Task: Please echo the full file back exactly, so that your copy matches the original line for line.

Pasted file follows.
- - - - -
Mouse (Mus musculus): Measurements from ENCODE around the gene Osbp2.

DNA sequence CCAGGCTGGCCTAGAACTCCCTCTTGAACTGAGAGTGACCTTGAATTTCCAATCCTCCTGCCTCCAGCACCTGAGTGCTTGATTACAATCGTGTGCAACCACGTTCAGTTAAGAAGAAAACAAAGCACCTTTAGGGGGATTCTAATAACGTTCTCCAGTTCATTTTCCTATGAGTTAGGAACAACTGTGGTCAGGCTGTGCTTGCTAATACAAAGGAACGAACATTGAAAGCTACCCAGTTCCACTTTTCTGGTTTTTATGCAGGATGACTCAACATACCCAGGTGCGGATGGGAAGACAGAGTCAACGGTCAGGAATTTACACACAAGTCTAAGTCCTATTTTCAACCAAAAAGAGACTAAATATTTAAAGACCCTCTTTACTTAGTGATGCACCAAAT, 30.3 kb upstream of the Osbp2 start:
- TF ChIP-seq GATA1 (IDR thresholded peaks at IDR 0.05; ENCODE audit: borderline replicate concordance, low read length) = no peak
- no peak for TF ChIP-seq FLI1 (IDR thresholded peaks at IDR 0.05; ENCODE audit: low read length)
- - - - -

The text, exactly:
Mouse (Mus musculus): Measurements from ENCODE around the gene Osbp2.

DNA sequence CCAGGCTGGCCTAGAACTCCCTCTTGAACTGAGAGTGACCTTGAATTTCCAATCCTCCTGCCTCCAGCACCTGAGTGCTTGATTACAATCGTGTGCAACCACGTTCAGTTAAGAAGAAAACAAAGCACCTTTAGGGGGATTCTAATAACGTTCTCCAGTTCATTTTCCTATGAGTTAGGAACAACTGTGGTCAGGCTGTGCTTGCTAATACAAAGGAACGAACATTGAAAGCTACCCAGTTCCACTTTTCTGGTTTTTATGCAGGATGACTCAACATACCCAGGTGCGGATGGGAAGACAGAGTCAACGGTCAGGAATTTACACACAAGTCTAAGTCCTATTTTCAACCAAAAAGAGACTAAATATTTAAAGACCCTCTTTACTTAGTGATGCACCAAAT, 30.3 kb upstream of the Osbp2 start:
- TF ChIP-seq GATA1 (IDR thresholded peaks at IDR 0.05; ENCODE audit: borderline replicate concordance, low read length) = no peak
- no peak for TF ChIP-seq FLI1 (IDR thresholded peaks at IDR 0.05; ENCODE audit: low read length)